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Lung health care for Aboriginal and Torres Strait Islander Queenslanders: breathing easy is not so easy

Authors
  • O'Grady, Kerry-Ann
  • Revell, Amber
  • Maguire, Graeme
  • Millonig, Renate
  • Newman, Michael
  • Reid, David
  • Hill, Deborah
  • Chang, Anne
Publication Date
Jan 01, 2011
Source
Queensland University of Technology ePrints Archive
Keywords
License
Unknown

Abstract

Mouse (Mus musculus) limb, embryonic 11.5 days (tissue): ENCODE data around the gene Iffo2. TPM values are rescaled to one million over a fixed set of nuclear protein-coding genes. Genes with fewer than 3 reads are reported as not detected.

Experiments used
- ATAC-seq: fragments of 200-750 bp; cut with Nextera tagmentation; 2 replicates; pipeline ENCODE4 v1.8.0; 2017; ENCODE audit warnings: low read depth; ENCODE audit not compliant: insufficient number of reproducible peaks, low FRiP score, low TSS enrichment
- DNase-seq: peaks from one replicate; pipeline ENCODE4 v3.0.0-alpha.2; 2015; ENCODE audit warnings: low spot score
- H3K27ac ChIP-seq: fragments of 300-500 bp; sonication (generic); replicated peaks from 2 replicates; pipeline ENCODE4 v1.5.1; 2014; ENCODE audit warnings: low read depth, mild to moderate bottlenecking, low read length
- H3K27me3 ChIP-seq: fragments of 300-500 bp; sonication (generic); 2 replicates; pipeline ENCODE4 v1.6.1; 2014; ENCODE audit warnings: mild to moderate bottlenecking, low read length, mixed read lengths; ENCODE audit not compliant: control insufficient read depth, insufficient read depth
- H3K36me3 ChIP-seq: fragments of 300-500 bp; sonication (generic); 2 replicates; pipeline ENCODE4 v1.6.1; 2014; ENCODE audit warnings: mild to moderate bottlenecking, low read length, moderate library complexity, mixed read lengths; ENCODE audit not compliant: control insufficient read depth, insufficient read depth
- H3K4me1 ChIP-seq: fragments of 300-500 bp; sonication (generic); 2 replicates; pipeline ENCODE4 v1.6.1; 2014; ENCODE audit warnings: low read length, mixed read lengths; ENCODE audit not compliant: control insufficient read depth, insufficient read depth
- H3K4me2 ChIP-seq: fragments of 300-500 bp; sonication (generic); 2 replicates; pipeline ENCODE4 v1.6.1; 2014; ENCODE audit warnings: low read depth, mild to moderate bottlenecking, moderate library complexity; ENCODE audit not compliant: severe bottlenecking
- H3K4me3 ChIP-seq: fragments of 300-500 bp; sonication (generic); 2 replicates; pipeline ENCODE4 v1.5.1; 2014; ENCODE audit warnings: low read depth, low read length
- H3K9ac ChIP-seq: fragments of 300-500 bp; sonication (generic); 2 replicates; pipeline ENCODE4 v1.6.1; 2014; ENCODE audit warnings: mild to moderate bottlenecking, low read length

Objectives In Aboriginal and Torres Strait Islander peoples in Queensland, to (a) determine the disease burden of common chronic lung diseases and (b) identify areas of need with respect to lung health services. Methods Literature reviews and analyses of hospitalisation and mortality data were used to describe disease epidemiology and available programs and services. Key stakeholder interviews and an online survey of health professionals were used to evaluate lung health services across the state and to identify services, needs and gaps. Results Morbidity and mortality from respiratory diseases in the Indigenous population is substantially higher than the non-Indigenous population across all age groups and regions. There are inadequate clinical services and resources to address disease prevention, detection, intervention and management in an evidence-based and culturally acceptable fashion. There is a lack of culturally appropriate educational resources and management programs, insufficient access to appropriately engaged Indigenous health professionals, a lack of multi-disciplinary specialist outreach teams, fragmented information systems and inadequate coordination of care. Conclusions Major initiatives are required at all levels of the healthcare system to adequately address service provision for Indigenous Queenslanders with lung diseases, including high quality research to investigate the causes for poor lung health, which are likely to be multifactorial.

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